Becoming a PCOS Diva

As a certified health coach, I often hear from women with polycystic ovary syndrome (PCOS) who are frustrated and have lost all hope because the only advice their doctors offer is to lose weight, take a pill, and live with their symptoms. For much of my life, I was one of these women. As early as 14, I wrestled with a lot of the common PCOS symptoms, such as irregular periods, hirsutism (male-patterned hair growth in places women don't generally have hair), acne, mood swings, and insulin resistance (when the body's cells do not respond normally to insulin, a hormone that controls how the food you eat is changed into energy). It seemed this was my fate. My mom dealt with this and so did my grandmother. It seemed to be the genetic fate of women in my family.

Amy MedlingOne day in college, I found myself sitting in a cold exam room scared and confused, feeling lousy, not having had a period in months and months, and not understanding why. The doctor looked me in the eye and told me they would have to "jump through hoops" for me to get pregnant one day. She renewed my prescription for the pill and sent me on my way. I felt helpless and hopeless. It was a dark moment.

Many years later, with the help of fertility drugs, I did have two sons. After the birth of my second son, I felt worse than ever. I had two beautiful children and a wonderful husband, but I was exhausted all the time, and my PCOS symptoms were at their worst. I wasn't the wife or mother I wanted to be. After years of following mainstream advice from countless doctors, I realized that nothing was helping. The medicines they offered made me sicker and more miserable.

That's when I knew that I had to empower myself and take control of my health. No one else could do it for me. I scoured the internet for information and read countless books. I went back to school to learn from experts. After hundreds of hours and tons of trial and error, I developed a system that allowed me to thrive. I changed my diet and lifestyle and, most importantly, my mindset. I started making myself a priority. As I made little changes like slowly eliminating inflammatory foods (for me, gluten and dairy), finding ways to exercise that I actually enjoyed, and regularly making time to take care of myself, my symptoms began to clear.

My husband noticed the shift and declared me a "diva." At first, I was offended, until I realized that to be my best and give my best to my family, I DID have to be a diva.

Now I am also the mother of an amazing daughter, my third child and the direct product of the lifestyle I forged. Despite what doctors warned all those years ago, I was able to conceive naturally. I just had to have the proper education, lifestyle, mindset, and tools first. Essentially, I had to become a diva.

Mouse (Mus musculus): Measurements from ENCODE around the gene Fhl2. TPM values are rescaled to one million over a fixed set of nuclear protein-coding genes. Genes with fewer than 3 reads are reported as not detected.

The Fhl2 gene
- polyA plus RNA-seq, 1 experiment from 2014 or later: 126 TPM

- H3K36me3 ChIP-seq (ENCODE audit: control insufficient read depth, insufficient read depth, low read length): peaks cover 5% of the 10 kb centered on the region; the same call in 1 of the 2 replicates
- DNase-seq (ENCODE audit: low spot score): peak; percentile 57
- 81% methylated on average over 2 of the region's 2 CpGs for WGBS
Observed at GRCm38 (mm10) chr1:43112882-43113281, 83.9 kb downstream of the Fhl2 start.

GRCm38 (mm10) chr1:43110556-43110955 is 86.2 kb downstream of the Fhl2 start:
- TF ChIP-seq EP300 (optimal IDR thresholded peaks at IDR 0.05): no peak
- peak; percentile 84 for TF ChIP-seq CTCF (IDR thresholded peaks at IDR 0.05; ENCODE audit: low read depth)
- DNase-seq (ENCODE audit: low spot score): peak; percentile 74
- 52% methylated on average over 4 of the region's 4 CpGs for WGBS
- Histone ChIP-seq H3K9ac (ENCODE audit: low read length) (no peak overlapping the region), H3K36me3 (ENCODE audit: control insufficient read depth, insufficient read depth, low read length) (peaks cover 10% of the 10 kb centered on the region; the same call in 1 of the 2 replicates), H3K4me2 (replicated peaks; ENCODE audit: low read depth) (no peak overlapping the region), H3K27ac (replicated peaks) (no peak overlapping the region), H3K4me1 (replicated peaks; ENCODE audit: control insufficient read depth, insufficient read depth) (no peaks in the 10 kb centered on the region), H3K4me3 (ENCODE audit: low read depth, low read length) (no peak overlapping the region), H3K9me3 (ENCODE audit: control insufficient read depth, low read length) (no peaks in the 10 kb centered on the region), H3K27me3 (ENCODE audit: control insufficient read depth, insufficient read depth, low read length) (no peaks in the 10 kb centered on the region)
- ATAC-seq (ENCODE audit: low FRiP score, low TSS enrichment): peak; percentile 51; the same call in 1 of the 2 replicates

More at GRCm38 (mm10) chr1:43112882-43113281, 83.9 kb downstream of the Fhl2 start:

Women with PCOS need to know that they are not a victim. PCOS is not their fate. There is no magic pill, and they can thrive with PCOS when they embrace the power of knowledge, diet, and lifestyle.

Here's where I tell people to start:

  1. Educate yourself. Learn about PCOS's causes, symptoms, and possible treatments. Find a doctor you're comfortable asking questions of and who will help you find treatments that work for you. With that foundation, you are ready to start healing.
  2. Upgrade your diet. I've found that the natural and artificial sugars in processed foods can trigger nasty symptoms, such as weight gain. Being overweight can worsen other PCOS-related symptoms. I suggest eliminating as much processed food from your diet as possible and eating whole foods such as nuts, lean meats, and organic fruits and vegetables instead. My PCOS is well controlled with diet and exercise.
  3. Move it every day. This isn't just for weight loss. Moving your body relieves stress and clears your mind. Take a walk at lunchtime or try yoga, swimming, gardening, or a strength training class. Any time spent moving is time well spent.
  4. De-stress. We all lead busy and stressful lives, and stress can wreak havoc on the hormonal system. The way we approach stress can make all the difference. Healthy women have coping mechanisms to deal with stress and manage it in healthy ways. Start by making your mental and physical health a priority. Learning to say "no" and setting priorities is your first step. Consider adding stress-relieving activities such as yoga, meditation, and regular exercise to your daily routine. 
  5. Make time for self-care. I can't emphasize the need for self-care enough. Taking care of your mind, body, and spirit is not selfish. You are more able to give your friends, family, and coworkers your whole self when you have taken the time to refresh. Self-care means eating well and exercising, but it also means taking a few minutes to yourself every day to re-center and relax. Whatever method you choose, give yourself over to the experience wholly and see the difference it makes in your life.

Finally, remember, Rome wasn't built in a day. Diet and lifestyle changes can improve your quality of life, like they did for me, but you also have to be kind to yourself while you do it. Change takes time, but before you know it, you too can be a PCOS Diva like me!

About the author

Amy Medling

Amy Medling is a certified health coach who offers women tools to help them gain control of their polycystic ovarian syndrome and regain their fertility, femininity, health, and happiness. Visit PCOSDiva.com for more information.

The statements and opinions in this blog post are those of the author and do not necessarily represent the views of the U.S. Department of Health and Human Services Office on Women's Health.